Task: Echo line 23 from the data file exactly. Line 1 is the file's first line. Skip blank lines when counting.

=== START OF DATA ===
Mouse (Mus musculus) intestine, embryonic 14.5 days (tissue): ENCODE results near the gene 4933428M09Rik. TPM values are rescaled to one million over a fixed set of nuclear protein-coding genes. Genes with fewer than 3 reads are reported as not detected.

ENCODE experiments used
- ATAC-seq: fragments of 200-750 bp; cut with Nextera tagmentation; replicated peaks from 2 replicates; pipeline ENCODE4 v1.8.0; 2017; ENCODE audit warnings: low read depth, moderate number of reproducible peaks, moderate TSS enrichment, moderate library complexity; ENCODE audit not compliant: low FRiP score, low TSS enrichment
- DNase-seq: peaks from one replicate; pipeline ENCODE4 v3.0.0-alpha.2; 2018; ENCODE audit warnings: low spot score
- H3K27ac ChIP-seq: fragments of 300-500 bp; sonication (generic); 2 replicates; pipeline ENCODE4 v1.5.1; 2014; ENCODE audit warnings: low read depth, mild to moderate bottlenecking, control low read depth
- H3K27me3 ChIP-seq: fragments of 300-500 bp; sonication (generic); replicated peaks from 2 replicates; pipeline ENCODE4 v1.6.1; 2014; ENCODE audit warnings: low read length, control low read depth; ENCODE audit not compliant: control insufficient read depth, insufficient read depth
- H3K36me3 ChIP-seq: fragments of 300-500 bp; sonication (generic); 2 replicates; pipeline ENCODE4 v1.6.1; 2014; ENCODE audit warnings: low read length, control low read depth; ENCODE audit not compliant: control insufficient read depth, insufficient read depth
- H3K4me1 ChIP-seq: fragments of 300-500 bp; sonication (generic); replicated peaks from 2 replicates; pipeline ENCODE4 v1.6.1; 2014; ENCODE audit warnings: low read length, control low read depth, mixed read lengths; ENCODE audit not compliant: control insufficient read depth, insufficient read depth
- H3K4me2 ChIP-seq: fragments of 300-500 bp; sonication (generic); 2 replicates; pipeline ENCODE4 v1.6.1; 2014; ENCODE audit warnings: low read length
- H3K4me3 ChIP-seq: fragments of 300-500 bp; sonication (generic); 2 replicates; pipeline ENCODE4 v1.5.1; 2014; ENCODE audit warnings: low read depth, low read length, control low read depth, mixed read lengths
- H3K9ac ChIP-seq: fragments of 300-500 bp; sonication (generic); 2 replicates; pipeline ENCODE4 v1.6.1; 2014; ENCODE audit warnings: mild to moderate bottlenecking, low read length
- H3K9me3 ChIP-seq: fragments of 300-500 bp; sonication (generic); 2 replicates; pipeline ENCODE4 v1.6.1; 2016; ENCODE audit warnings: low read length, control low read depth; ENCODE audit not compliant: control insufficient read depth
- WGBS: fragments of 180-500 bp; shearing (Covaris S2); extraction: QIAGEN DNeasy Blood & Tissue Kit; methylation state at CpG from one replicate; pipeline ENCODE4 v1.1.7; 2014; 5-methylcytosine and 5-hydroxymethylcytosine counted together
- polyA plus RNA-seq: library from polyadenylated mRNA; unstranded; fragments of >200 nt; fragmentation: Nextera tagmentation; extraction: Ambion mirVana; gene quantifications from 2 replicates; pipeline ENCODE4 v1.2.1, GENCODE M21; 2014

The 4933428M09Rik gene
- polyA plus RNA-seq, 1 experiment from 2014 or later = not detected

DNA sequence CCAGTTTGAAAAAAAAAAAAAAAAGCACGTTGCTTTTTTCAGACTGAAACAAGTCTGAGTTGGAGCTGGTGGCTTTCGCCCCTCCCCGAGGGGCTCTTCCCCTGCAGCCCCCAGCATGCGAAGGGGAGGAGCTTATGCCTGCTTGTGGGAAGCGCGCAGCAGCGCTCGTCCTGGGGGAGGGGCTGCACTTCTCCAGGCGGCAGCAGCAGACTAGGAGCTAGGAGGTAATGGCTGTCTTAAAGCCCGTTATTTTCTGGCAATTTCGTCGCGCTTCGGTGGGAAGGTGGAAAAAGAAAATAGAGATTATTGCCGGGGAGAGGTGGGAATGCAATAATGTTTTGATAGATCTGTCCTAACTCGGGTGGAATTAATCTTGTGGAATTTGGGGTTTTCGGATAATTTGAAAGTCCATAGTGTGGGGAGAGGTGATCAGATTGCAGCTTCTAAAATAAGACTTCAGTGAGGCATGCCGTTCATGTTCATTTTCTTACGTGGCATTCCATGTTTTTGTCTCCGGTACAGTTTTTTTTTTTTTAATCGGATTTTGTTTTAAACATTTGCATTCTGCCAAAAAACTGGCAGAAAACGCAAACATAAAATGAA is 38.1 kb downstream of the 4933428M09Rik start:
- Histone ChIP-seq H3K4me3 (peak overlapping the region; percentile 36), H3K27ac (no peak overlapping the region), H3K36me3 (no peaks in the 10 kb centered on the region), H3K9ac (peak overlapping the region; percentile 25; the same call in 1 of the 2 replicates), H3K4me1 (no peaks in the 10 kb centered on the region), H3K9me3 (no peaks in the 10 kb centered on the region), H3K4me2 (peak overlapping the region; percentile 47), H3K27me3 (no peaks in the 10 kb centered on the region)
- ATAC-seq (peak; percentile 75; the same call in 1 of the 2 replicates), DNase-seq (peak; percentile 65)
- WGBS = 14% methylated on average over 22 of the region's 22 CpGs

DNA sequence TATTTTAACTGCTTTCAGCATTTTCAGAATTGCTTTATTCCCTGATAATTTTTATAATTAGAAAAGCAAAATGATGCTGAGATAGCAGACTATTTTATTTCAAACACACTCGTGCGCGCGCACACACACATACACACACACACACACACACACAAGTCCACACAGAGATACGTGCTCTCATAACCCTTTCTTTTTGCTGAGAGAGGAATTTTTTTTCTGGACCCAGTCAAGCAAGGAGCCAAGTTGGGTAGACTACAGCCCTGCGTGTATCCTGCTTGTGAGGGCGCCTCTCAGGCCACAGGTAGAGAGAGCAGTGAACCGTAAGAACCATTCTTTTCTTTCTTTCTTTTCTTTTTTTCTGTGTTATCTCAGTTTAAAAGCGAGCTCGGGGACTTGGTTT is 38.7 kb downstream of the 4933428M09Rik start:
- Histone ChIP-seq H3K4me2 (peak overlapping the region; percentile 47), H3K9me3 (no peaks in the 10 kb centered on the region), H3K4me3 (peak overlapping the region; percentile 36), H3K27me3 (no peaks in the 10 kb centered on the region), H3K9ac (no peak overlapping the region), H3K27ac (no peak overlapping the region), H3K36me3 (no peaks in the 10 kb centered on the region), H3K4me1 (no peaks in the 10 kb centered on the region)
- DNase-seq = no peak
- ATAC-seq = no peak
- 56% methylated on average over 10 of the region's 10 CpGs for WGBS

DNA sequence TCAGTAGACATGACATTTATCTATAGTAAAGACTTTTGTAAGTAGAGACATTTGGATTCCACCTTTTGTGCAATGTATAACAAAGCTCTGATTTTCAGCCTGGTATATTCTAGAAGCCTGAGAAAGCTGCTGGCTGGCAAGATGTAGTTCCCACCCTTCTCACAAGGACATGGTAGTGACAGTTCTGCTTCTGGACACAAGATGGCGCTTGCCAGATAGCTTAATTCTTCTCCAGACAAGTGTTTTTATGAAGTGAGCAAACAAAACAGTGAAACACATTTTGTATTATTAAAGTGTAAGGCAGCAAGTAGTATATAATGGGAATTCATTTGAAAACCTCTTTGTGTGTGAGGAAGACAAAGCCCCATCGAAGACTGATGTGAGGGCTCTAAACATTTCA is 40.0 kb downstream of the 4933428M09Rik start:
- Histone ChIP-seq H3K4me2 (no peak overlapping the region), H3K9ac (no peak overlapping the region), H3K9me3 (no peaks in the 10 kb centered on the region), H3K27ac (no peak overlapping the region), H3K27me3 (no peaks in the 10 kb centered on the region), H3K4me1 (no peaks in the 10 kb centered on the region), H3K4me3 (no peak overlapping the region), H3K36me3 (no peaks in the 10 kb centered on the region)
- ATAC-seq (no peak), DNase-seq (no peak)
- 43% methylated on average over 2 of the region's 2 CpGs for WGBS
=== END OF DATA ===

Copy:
- DNase-seq = no peak